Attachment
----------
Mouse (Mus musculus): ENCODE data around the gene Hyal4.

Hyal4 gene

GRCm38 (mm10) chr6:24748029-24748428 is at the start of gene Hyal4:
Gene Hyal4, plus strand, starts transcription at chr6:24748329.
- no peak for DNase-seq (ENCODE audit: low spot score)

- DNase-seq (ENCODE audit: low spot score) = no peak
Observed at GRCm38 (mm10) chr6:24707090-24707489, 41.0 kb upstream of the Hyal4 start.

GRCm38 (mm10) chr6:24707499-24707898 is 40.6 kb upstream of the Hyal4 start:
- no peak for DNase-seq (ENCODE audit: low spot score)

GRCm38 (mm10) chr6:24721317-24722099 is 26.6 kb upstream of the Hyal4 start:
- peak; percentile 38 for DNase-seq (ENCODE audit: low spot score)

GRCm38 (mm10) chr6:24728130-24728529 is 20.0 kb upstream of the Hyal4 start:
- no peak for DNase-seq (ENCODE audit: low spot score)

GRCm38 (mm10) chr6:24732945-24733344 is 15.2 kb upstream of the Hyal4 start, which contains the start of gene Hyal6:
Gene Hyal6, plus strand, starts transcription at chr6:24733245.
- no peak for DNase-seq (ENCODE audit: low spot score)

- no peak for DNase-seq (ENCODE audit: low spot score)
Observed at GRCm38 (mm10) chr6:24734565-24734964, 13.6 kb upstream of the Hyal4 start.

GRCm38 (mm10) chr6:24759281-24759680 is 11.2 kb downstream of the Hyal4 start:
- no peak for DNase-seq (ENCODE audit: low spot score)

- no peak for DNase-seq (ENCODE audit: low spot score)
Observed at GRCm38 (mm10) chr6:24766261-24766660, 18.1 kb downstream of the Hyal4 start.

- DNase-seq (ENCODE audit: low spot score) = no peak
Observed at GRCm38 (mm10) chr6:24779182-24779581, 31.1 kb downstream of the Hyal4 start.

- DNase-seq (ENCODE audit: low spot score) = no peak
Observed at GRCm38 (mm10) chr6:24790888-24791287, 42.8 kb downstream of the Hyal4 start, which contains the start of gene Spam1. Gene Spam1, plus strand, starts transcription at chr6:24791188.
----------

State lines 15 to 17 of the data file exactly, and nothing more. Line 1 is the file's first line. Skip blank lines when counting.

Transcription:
Gene Hyal6, plus strand, starts transcription at chr6:24733245.
- no peak for DNase-seq (ENCODE audit: low spot score)

- no peak for DNase-seq (ENCODE audit: low spot score)